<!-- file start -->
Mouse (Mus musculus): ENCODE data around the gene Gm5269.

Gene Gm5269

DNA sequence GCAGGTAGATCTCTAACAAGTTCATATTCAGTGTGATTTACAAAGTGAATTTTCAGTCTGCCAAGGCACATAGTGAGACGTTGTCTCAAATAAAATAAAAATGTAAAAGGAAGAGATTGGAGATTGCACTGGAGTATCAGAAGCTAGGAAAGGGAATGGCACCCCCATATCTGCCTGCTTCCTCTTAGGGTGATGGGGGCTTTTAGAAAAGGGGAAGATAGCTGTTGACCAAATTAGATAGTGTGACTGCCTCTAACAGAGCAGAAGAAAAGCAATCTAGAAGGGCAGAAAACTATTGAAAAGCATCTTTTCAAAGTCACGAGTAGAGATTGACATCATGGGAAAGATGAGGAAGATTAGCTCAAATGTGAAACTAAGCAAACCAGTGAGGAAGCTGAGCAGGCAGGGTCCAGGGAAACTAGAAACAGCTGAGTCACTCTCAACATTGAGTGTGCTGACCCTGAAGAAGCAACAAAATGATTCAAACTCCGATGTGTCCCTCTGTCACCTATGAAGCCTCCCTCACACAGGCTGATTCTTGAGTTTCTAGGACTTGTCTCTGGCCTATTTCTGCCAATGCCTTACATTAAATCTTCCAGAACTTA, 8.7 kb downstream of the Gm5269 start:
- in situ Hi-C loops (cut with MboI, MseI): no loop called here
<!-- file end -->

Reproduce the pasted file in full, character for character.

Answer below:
Mouse (Mus musculus): ENCODE data around the gene Gm5269.

Gene Gm5269

DNA sequence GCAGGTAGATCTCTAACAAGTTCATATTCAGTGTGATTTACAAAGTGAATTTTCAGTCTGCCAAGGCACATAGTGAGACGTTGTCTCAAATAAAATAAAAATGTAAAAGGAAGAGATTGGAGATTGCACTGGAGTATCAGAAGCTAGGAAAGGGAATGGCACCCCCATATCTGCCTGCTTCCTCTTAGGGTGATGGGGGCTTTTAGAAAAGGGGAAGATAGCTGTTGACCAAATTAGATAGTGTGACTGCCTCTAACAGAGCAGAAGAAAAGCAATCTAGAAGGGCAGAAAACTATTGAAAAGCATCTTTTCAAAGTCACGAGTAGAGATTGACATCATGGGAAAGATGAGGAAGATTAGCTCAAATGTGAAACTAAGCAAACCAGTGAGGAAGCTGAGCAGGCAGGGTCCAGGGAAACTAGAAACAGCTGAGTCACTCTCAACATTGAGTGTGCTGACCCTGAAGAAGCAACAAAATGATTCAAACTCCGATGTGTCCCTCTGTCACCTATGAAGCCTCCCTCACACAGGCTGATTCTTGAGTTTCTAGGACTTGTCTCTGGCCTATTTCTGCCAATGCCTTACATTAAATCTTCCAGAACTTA, 8.7 kb downstream of the Gm5269 start:
- in situ Hi-C loops (cut with MboI, MseI): no loop called here